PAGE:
Principal Investigator

Jacques Robert, Ph.D. University of Rochester work Box 672 Rochester NY


Robert Lab University of Rochester work MRBX 2-11001 601 Elmwood Ave Rochester NY 14642 p (585) 275-5359 f (585) 273-9573


Welcome to the Jumping Frog Lab

Robert lab Group

The overall goal of our research is to understand the co-evolutionary aspects of selected molecules (e.g., heat shock proteins [hsps], hsp-receptors [CD91], NK cell receptors [KIR, FcRs], non-classical class Ib molecules [XNCs]) and their functions in innate and adaptive immunity against tumors and viruses. For this purpose, we use the frog, Xenopus laevis, which has proven to provide a unique and versatile model system. Some attributes of this model are: MHC class I deficient but immunocompetent larvae, T-cell-deficient thymectomized animals, minor and major histocompatibility-defined syngeneic clones, and MHC class I-negative and positive transplantable tumor cell lines, and a well-defined virus. Furthermore, our Xenopus experimental model has sufficient evolutionary distance from mammals to permit distinguishing species-specific adaptation or specialization from more fundamental and conserved features of the immune system.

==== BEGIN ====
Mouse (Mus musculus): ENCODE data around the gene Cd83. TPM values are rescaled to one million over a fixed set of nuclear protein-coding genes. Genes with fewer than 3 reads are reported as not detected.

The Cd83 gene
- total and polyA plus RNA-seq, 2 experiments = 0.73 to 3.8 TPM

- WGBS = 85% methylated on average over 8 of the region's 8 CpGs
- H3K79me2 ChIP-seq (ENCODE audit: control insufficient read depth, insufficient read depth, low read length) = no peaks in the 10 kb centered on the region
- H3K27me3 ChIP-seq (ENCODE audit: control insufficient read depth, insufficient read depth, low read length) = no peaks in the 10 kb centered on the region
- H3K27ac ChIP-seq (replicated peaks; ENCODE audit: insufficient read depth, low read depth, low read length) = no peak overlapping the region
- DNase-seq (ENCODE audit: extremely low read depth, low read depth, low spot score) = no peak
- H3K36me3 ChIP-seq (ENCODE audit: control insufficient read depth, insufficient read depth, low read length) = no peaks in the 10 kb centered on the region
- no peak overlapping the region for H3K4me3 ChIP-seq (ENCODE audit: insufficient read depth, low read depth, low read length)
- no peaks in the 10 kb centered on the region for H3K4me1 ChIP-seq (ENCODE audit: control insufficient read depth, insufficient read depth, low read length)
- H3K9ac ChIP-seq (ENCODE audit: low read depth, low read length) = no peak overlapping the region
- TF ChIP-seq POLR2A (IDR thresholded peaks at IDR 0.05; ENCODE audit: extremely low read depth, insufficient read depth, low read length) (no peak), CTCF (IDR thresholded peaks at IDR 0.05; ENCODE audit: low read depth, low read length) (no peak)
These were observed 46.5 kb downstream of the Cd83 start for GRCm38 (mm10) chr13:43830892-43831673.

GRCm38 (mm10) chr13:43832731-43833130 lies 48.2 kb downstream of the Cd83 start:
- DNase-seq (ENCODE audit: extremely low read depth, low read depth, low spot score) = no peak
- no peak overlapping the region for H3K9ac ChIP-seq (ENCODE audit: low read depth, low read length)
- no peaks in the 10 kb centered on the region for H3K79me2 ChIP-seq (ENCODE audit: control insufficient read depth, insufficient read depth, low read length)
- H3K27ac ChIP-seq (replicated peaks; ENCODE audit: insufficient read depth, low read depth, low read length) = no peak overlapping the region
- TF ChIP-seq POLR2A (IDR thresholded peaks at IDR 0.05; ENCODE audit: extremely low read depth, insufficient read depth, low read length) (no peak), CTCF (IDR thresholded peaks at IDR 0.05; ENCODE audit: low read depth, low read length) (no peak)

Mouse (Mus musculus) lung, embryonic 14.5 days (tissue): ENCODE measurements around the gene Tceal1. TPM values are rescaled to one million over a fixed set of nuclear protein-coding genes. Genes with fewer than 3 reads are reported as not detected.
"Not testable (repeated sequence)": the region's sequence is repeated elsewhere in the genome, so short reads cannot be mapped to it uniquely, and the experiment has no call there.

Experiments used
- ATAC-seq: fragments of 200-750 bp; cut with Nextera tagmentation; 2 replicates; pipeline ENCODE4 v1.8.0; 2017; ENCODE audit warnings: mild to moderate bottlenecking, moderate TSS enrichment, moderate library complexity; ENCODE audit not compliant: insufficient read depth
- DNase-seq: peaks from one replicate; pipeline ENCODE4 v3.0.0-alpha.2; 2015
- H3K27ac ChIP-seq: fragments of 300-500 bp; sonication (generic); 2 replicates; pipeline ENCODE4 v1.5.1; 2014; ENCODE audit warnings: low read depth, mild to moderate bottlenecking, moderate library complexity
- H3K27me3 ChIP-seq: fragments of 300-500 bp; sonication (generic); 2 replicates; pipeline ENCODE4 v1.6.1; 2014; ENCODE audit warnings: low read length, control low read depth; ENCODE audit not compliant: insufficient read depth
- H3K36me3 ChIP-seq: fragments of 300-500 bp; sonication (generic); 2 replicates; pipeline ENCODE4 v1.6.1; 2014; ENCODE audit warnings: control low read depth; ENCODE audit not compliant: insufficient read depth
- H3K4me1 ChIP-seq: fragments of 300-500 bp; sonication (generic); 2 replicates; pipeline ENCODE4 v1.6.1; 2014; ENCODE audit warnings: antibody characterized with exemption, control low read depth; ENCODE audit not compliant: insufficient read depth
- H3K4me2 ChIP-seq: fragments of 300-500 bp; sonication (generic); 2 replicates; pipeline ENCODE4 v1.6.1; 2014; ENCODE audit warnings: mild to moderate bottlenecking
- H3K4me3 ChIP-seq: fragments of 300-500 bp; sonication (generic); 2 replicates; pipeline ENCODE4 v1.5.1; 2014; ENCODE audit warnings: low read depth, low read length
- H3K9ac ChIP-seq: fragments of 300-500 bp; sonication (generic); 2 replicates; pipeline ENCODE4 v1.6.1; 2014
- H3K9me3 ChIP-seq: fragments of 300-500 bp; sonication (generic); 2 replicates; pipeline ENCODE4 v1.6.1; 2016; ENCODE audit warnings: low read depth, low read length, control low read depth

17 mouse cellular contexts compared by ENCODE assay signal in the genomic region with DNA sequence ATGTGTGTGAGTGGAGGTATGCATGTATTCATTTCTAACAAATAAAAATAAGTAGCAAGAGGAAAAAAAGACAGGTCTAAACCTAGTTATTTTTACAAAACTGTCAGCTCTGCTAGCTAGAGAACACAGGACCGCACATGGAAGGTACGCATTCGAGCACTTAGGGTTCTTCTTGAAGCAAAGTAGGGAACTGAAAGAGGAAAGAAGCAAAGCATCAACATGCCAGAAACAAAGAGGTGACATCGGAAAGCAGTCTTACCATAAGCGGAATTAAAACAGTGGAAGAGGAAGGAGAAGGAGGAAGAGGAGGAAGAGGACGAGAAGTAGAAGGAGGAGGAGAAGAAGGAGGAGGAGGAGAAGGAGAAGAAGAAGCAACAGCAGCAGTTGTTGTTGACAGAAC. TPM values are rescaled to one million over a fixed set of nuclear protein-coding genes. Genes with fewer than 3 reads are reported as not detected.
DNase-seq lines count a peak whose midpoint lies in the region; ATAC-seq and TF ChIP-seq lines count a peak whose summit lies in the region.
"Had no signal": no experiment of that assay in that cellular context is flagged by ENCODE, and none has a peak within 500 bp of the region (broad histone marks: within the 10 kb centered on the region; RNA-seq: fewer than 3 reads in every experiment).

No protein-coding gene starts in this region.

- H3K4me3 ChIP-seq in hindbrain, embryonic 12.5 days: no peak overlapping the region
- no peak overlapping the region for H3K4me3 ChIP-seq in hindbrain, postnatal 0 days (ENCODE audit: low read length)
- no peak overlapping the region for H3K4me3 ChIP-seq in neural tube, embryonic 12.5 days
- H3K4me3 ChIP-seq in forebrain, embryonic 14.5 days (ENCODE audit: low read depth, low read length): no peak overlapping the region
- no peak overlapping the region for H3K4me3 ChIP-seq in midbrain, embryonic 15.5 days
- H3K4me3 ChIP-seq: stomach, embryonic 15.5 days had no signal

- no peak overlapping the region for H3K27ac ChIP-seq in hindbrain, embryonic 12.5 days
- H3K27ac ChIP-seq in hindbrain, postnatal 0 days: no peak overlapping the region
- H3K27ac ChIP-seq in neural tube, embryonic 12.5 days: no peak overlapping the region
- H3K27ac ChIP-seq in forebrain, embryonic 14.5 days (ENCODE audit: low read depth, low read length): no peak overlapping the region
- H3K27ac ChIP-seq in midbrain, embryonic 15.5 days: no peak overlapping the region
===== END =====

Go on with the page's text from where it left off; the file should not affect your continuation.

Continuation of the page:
One specific research area addresses the postulated dual role of heat shock proteins (hsps) in innate (signal of danger) and adaptive immunity (T-cell adjuvant). The Xenopus model offers the unique advantage of allowing one to study the immunological properties of hsps in the presence (adult) or absence (tadpole) of classical MHC class I-restricted antigen presentation and, as such, investigate a postulated more general role of hsps as components of an ancestral system of antigen presentation as well as danger signaling . A second area concerns the biological significance of immune cell effector that presents the dual features of adaptive (CD8 and T-cell receptors) and innate (NK receptors) immunity in defense against tumor and virus. This phylogenetic study of early mediators of cellular immunity is complemented by an extensive study of the molecular and genetic evolution of NK receptor families. A last research area concern basic and applied knowledge of viral immunity in amphibians using Xenopus and an iridovirus (FV3) as model.

Current Research Projects